News of Riverton, Lander and Fremont County, Wyoming, from the Ranger's award winning journalists.
Apr 20, 2012 - By Steven R. Peck
The cold War is over, but similar dramas on a smaller scale never stop
The big, long, immensely complex global standoff pitting the United States and its loyalists against the old Soviet Union and its compulsory allies known for nearly 50 years as the Cold War is considered to be over, and has been for years.
But there are small encores going on all the time, minor league echoes that remind us of the big show.
It's been happening a lot this spring. North Korea secures a pledge of food assistance from the United States, then announces plans to test launch a long-range missile that could carry bombs into South Korea, Japan, perhaps Australia. Don't you dare, says President Obama, not if you want those food shipments. North Korea goes ahead with the launch anyway, which is an embarrassing dud. Doesn't matter, says the president. It's the intent, not the outcome that counts. No food aid.
Iran toys endlessly with technology that mirrors what is necessary to build a nuclear weapon. Israel watches uncomfortably as the U.S., Britain, Russia and others try to keep Iran from going further.
Governments in Egypt, Syria, Libya and Tunisia totter. Some fall, perhaps with a nudge from the U.S., perhaps not. China, Russia and Europe observe and fidget.
Venezuela's preening peacock, Hugo Chavez, makes a show of visiting Cuba's Lion in Winter, Fidel Castro, while the U.S. seethes.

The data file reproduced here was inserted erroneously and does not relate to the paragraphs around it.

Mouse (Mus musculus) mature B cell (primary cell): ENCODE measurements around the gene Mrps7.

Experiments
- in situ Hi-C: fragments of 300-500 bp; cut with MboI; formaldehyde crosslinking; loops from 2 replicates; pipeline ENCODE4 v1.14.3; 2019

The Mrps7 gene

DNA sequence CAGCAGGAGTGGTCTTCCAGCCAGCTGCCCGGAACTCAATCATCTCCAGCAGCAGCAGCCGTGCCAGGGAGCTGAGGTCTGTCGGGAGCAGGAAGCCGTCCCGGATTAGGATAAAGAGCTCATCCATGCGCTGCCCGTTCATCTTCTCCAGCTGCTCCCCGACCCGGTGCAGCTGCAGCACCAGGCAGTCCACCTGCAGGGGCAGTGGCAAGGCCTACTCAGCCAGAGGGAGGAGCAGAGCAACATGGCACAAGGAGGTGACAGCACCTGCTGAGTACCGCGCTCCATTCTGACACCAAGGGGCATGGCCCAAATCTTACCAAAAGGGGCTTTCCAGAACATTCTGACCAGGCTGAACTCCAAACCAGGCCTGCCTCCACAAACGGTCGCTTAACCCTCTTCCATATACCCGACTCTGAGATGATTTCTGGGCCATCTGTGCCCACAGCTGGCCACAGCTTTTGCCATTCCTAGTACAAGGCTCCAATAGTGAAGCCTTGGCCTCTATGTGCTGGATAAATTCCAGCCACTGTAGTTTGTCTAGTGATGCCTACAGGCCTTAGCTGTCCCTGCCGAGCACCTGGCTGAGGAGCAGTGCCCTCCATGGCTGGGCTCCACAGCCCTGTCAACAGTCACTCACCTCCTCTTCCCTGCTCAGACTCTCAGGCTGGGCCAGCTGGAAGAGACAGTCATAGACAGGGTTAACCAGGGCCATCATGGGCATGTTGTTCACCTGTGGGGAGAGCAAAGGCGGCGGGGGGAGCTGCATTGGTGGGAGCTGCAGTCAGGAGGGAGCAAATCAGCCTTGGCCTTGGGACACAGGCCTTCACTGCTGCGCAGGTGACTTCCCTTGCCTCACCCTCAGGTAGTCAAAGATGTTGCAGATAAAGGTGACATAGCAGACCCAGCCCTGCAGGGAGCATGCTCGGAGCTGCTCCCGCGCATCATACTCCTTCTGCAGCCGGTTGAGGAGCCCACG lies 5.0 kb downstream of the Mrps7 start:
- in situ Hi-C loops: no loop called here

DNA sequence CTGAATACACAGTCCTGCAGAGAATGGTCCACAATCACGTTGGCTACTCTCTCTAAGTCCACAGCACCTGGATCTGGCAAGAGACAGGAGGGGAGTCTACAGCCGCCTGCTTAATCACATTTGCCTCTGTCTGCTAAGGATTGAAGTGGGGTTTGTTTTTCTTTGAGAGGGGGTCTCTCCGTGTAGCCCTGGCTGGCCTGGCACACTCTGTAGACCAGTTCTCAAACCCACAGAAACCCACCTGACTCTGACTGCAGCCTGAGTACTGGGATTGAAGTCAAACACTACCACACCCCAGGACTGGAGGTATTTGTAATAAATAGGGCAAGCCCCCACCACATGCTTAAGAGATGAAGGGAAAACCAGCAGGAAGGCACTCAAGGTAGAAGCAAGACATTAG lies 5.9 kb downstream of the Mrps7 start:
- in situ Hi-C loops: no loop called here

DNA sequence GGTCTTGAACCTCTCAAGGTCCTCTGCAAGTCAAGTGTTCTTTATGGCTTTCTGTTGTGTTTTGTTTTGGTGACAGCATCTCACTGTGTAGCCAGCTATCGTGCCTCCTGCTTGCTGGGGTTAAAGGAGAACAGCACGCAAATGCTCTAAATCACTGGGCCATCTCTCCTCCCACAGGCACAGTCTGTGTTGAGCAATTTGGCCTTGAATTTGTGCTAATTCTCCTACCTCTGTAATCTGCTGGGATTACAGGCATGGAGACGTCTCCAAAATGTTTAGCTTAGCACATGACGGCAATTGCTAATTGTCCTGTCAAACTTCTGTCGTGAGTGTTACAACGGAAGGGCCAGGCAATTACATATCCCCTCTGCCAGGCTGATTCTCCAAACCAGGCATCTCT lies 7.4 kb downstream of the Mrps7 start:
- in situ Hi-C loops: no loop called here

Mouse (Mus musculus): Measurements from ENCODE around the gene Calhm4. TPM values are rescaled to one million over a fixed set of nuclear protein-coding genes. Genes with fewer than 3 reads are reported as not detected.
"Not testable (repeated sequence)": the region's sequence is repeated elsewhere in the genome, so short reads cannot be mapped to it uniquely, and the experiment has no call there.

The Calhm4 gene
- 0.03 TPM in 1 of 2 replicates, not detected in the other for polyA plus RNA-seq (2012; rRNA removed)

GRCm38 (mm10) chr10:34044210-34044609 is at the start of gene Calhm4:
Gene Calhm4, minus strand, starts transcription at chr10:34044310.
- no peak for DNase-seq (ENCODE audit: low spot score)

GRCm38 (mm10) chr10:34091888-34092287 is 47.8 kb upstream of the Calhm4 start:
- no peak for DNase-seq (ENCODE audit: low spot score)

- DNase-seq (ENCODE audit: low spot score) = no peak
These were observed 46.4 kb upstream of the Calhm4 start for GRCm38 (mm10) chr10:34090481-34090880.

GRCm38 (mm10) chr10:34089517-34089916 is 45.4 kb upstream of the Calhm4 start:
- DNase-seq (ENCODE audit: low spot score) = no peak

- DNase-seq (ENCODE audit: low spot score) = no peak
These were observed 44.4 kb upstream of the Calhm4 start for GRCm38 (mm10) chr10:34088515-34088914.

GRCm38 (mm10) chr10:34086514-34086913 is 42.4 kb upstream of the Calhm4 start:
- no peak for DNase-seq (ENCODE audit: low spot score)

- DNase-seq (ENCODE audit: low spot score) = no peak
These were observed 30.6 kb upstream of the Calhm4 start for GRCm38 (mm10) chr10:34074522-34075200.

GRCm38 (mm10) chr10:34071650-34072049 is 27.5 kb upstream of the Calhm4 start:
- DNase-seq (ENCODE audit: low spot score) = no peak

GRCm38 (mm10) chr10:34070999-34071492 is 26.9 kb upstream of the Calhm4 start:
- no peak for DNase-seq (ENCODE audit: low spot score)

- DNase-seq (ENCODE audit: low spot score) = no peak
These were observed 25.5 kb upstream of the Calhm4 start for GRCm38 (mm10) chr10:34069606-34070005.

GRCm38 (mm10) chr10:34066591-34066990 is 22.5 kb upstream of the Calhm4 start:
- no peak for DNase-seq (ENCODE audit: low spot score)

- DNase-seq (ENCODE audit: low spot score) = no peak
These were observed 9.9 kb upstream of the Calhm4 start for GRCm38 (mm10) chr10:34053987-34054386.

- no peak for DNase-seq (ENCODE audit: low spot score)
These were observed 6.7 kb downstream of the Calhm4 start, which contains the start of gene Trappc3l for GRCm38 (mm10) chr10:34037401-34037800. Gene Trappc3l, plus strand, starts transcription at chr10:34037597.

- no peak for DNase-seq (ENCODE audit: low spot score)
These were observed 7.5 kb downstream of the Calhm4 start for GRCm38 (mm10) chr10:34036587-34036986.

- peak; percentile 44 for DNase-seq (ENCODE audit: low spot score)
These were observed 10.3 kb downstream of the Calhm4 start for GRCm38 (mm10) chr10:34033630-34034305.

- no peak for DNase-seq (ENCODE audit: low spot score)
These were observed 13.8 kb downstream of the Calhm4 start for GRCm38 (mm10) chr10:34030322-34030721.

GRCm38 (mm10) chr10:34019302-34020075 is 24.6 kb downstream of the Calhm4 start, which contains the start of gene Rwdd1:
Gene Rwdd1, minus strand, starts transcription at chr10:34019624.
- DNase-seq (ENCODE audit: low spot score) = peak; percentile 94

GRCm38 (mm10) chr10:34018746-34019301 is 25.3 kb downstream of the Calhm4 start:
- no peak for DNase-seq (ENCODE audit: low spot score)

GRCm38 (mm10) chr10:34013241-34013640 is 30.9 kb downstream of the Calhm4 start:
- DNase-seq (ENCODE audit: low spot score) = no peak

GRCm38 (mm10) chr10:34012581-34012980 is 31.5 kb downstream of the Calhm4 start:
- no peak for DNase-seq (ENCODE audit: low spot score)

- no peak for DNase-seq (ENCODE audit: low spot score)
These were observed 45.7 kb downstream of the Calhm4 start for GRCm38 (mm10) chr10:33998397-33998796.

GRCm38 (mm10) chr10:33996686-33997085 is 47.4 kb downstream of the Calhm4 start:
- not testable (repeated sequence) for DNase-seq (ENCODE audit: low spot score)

Pakistan takes U.S. money, material and advice with one hand, then slashes at our ankles with the other. India clenches and unclenches its fists just over the border.
Afghanistan begs the U.S. for help one day, demands that the U.S. vamoose the next. Iraq staggers forward absent the U.S. troops which occupied it for a decade. Neither nation engenders much confidence that it can live with us or without us. Neighbors crouch, waiting for an opportunity, angling for a kindly nod from Europe, Russia or China.
There is scent of the turbulent teenager in all of this, with none of the irritating players capable of participating on the world stage with an appropriate statesmanship, yet any one of them perfectly capable of creating catastrophe just to show off.
All the while, the one entity which at least tries to keep its arms around the whole unruly mess, the United States of America, is staging a presidential election.
The U.S. conducted at least 10 elections and had a president resign during the Cold War. We'll do it again during these smaller-scale dramas as well. That, too, is part of our nation's moral stronghold amid the willful chaos of the planet.
The pre-eminent American Cold War historian John Gaddis, who has just won the Pulitzer Prize for his first-class biography of the late George Kennan, one of the great Cold War figures, reminds us that one of the modern triumphs of the human race is that the Cold War stayed just that -- cold. It wasn't easy, and there was plenty of ugliness, bloodshed and conventional killing to go around, but we did manage to avoid the alternative. There was no global nuclear war.
For all the bluster, Doomsday remained unthinkable enough that the primary players never let it happen. Our continuous challenge now is to find the right balance of tolerance and authority to keep the temper tantrums at the kids' table from engulfing the grown-ups.